There are times when rolling along the interstate ate 55 top speed and at an entrance ramp a yo yo can not decide whether to speed to merge and ends up trying to share my lane or you meet a fellow grandfather doing 50 and you wish to pass him. I am doing the max speed and can only slow down for safety and sometimes the yo yo who can not decide to merge does not understand how long it takes to stop 15, 000 pounds. The ability to speed past the 55 limit would be nice and I think a safety factor in light of the high speeds people drive today.
What is involved in changing the gear box?
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Old 05-02-2006, 11:45 AM   #7
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Chaplain Kent,
Changing the gear ratio in the rear end usually means replacing the ring and pinion gears, although sometimes it is just as well to replace the entire differential. If it's a P-30 differential, there should be lots available.

But an overdrive unit (like Gear Vendors) will give you extra gears and (maybe) better fuel economy.

I would go for the overdrive if costs were similar.
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Old 05-02-2006, 12:03 PM   #8
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hi chaplain kent

so you are enjoying that diesel power it seems.....
that is a great mod for the moho.....
but expensive for most who don't have some help with the costs...
as you did

i've been down the moho mod road.....
improving handling and power is fun just like cars and trucks....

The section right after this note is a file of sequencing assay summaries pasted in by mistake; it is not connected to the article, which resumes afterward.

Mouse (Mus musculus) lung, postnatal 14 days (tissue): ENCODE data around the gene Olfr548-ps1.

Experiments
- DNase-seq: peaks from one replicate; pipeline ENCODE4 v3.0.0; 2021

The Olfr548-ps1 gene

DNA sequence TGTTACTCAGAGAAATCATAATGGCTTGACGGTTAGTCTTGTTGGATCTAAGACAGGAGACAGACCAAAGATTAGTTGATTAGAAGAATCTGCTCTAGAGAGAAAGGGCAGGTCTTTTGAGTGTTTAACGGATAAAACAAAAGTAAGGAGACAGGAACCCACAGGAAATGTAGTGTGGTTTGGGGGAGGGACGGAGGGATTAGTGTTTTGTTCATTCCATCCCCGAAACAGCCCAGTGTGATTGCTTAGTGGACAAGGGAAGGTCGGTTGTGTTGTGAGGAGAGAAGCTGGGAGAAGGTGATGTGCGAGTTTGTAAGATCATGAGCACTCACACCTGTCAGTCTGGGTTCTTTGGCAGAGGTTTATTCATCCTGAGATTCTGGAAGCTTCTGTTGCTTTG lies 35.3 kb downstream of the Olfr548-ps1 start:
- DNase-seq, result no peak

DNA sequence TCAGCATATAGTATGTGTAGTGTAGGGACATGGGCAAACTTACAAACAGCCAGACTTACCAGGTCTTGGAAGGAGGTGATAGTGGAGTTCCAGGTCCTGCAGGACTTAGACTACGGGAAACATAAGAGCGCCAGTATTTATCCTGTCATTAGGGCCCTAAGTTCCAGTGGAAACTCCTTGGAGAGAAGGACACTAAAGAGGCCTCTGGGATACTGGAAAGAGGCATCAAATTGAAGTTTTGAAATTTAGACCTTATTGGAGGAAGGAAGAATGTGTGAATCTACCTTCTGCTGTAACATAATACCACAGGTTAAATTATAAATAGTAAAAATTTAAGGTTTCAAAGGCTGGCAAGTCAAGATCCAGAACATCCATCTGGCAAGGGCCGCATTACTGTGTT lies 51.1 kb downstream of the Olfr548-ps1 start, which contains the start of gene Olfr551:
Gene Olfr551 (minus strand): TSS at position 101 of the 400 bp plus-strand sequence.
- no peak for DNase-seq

as you are learning most diesels aren't high rpm'ers.....
and that is limiting your top end....

you make no mention of rpms at 55
or shift points you currently have....
these issues matter alot
and help determine trans mod issues...

and while driving 55-60 is noble....
these air moho's cruise soooooo smoothly
that at 55 one is tempted to set the controls
and go make coffee....
or use the head....
so 55 gets 'slow' real fast
and you really would blend better,
moving with traffic at 65-70

the overdrive is your most direct solution....
like the gear vendors set up...which is proven and reliable
this would give you better top end cruise/passing speed
and keep the engine in its sweet spot

this mod could bring you 50-100k of trouble free miles
and extend the life of your current tranny
which has how many miles?
the major reasons/advantage for selecting a new tranny are
breakdowns, a warranty and extending moho useful life
but only if the current one shows signs of failing...
p30 trans are plentiful as rebuilts.....
and the gear vendors unit can still be used....

no your mpgs will not go up.....
in reality mpgs willl go down.....
without getting into the math
most fuel usage is related to cd/frontal area and pushing air...
except for start/stopping and hill climbs....
and the "55" was selected back when based on the sweet spot for economy
sure there was politics.....but mostly it's about wind resistence as speed increases..
issues related to pushing air double (approx) between 55 and 75mph....
so expect your mph to decline to approx 12-13 mpg while driving at 75...
just a guess

so adding an overdrive isn't 'economical' but sure would be nice for longer trips.....

and you will be less tempted to get up from the pilot's chair...
while driving


cheers
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Old 05-02-2006, 12:54 PM   #9
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Ratios

Chaplin - I think 2air is right, we need a baseline. What are your current rear end gears, and speed vs. revs. I think with your torque, it would be easy to change your rear end for a lower numerical gear ratio. It should pull the lower (1st and 2nd) fine. That said, you would get your same acceleration, AND a better top speed with either a four speed or Gear Vendors OD. Personally, 55 would kill me fast.